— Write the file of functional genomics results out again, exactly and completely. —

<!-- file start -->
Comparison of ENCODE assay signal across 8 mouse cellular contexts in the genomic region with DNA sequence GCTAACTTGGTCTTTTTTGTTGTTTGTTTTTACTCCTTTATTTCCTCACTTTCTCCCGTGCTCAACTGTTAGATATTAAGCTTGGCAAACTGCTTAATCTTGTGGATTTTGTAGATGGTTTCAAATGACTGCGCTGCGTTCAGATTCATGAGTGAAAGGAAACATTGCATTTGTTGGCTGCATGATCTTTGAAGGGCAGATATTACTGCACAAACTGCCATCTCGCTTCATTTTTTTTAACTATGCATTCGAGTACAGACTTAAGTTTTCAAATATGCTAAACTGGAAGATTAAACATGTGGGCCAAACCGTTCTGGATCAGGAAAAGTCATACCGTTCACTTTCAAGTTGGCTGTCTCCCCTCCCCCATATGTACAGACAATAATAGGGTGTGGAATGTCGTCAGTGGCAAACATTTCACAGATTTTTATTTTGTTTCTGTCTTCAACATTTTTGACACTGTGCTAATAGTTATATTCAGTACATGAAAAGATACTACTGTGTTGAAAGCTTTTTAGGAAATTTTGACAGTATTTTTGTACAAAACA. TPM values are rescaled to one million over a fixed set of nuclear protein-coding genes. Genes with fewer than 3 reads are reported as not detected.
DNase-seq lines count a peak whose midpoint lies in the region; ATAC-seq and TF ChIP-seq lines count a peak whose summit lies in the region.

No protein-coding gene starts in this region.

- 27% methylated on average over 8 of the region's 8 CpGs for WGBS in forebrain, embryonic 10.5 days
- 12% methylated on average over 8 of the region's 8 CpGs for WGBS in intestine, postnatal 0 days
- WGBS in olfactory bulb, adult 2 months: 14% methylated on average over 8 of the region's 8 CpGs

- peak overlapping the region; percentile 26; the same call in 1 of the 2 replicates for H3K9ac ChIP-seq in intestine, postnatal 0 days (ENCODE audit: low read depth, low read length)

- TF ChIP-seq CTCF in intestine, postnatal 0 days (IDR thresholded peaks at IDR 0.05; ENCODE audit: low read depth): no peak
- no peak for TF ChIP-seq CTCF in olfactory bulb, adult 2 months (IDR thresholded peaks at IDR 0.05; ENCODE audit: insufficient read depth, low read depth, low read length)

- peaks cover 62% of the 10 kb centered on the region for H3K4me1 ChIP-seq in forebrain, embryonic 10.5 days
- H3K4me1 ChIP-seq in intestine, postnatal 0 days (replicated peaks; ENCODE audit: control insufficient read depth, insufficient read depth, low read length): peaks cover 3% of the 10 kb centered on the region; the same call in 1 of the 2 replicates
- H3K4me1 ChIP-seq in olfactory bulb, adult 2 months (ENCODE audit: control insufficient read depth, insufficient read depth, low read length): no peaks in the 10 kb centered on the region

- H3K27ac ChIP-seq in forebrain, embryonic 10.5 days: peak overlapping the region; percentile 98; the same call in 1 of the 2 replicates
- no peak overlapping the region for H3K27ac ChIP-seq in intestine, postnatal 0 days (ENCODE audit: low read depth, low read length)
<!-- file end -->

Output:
Comparison of ENCODE assay signal across 8 mouse cellular contexts in the genomic region with DNA sequence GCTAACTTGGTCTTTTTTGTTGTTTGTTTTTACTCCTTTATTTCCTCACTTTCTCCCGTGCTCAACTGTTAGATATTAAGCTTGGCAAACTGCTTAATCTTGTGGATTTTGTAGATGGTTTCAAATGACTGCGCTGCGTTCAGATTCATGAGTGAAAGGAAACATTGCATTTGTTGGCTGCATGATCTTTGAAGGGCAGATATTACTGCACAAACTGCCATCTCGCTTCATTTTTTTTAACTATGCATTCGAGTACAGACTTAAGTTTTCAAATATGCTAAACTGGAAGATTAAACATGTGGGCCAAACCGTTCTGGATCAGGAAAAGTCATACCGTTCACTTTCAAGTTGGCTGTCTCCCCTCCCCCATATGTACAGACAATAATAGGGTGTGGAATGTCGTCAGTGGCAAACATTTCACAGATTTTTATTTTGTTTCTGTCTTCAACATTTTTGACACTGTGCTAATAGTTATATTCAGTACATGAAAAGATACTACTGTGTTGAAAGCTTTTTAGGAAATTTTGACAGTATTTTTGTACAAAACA. TPM values are rescaled to one million over a fixed set of nuclear protein-coding genes. Genes with fewer than 3 reads are reported as not detected.
DNase-seq lines count a peak whose midpoint lies in the region; ATAC-seq and TF ChIP-seq lines count a peak whose summit lies in the region.

No protein-coding gene starts in this region.

- 27% methylated on average over 8 of the region's 8 CpGs for WGBS in forebrain, embryonic 10.5 days
- 12% methylated on average over 8 of the region's 8 CpGs for WGBS in intestine, postnatal 0 days
- WGBS in olfactory bulb, adult 2 months: 14% methylated on average over 8 of the region's 8 CpGs

- peak overlapping the region; percentile 26; the same call in 1 of the 2 replicates for H3K9ac ChIP-seq in intestine, postnatal 0 days (ENCODE audit: low read depth, low read length)

- TF ChIP-seq CTCF in intestine, postnatal 0 days (IDR thresholded peaks at IDR 0.05; ENCODE audit: low read depth): no peak
- no peak for TF ChIP-seq CTCF in olfactory bulb, adult 2 months (IDR thresholded peaks at IDR 0.05; ENCODE audit: insufficient read depth, low read depth, low read length)

- peaks cover 62% of the 10 kb centered on the region for H3K4me1 ChIP-seq in forebrain, embryonic 10.5 days
- H3K4me1 ChIP-seq in intestine, postnatal 0 days (replicated peaks; ENCODE audit: control insufficient read depth, insufficient read depth, low read length): peaks cover 3% of the 10 kb centered on the region; the same call in 1 of the 2 replicates
- H3K4me1 ChIP-seq in olfactory bulb, adult 2 months (ENCODE audit: control insufficient read depth, insufficient read depth, low read length): no peaks in the 10 kb centered on the region

- H3K27ac ChIP-seq in forebrain, embryonic 10.5 days: peak overlapping the region; percentile 98; the same call in 1 of the 2 replicates
- no peak overlapping the region for H3K27ac ChIP-seq in intestine, postnatal 0 days (ENCODE audit: low read depth, low read length)